Vote to waive burial charge for children 'bittersweet' win for grieving councillor
A council has agreed to waive part of the burial fee for grieving parents who have lost a child.
Armagh, Banbridge and Craigavon Council voted unanimously on Monday night in favour of the proposal brought by Ulster Unionist Julie Flaherty, who herself lost a child.
It will now not charge for opening a grave for the burial of a child at council-owned cemeteries.
Moves are under way at seven other councils in Northern Ireland to introduce a similar measure.
Ms Flaherty told the Belfast Telegraph she had received assurances from councillors in Belfast; Newry, Mourne and Down; Mid and East Antrim; Lisburn and Castlereagh; Ards and North Down; Antrim and Newtownabbey, and Causeway Coast and Glens.
Belfast City Council will hear a proposal to this end at its monthly meeting next week.
Ms Flaherty described the vote at Armagh, Banbridge and Craigavon as a first step, voicing her determination to fight for full funeral costs for children to be met, similar to the Children's Funeral Fund in England.
Speaking about the unanimous support she received on Monday from her council colleagues across the political spectrum, and also letters from the public, she said it was a "bittersweet" moment.
"I was very emotional after the gavel went down, I had to step out of the room for a minute," she explained.
"The support from all the other councillors was just amazing."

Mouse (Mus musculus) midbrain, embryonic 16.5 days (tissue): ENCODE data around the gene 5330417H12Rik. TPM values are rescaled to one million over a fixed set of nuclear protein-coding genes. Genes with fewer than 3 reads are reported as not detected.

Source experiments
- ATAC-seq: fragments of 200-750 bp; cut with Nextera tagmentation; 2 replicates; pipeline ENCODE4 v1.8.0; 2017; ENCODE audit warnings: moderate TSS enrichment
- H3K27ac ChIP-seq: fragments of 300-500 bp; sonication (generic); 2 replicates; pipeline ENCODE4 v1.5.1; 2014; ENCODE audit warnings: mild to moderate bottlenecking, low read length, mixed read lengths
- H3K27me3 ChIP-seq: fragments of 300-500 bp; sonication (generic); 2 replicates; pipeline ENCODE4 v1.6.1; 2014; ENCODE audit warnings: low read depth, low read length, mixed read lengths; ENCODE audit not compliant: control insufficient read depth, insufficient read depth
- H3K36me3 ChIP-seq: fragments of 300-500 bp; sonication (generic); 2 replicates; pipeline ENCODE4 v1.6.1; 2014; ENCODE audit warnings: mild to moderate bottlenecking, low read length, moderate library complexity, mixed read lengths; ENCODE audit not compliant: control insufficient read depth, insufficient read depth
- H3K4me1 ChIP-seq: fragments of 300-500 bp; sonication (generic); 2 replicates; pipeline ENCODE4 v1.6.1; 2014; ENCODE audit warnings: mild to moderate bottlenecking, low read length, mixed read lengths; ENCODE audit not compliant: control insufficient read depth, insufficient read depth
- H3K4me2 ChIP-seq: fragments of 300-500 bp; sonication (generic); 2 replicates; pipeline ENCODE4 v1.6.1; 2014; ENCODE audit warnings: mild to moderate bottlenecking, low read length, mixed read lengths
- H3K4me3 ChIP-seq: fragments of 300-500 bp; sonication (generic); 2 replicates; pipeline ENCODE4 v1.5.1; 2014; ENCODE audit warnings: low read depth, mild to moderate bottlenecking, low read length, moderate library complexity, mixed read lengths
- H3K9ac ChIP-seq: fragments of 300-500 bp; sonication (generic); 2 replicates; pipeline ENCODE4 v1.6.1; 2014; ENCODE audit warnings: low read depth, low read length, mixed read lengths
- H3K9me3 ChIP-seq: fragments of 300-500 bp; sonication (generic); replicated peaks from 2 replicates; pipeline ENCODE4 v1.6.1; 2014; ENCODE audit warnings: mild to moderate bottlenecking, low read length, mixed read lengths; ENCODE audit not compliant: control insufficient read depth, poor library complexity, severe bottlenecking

The passing of the motion means that Armagh, Banbridge and Craigavon Council will now cover the £52 cost of opening a grave at all council-owned cemeteries for the burial of anyone under the age of 18.
The council said: "There was an agreement made at full council last night in relation to the Children's Funeral Fund.
"Plans are now being put in place to develop the necessary protocols in order to implement the council's decision as soon as possible."
Ms Flaherty said she regarded it as a beginning, and was proud that Arnagh, Banbridge and Craigavon had led the way.
"This is just a start and sets the ball rolling, really," she said.
"I know it is a drop in the ocean compared to the Children's Funeral Fund, but it's a start.
"Without Stormont sitting, it is harder to get something done province-wide.
"But I have written to the permanent secretary at the Department for Communities and received assurances that this will be raised with the minister when ministers are in post again."
In England the cost of a child's funeral is waived under a scheme supported by Prime Minister Theresa May.
Earlier this month Mrs May intervened to create the Children's Funeral Fund after being moved by the "dignity and strength" of Swansea East MP Carolyn Harris, who had been at the forefront of the cross-party parliamentary campaign following the death of her eight-year-old son Martin.
It brought England into line with Wales, where Ms Harris' campaign saw the removal of fees for funerals for those under 18.
Ms Flaherty (40) lost her only son Jake in May 2015.
He was born with Down's syndrome and also battled other medical issues, including a congenital heart defect.
Ms Flaherty said the cost of Jake's funeral was around £4,000.
She added that when she saw media coverage of Mrs May's Children's Funeral Fund for England, she was determined to seek help for bereaved parents here.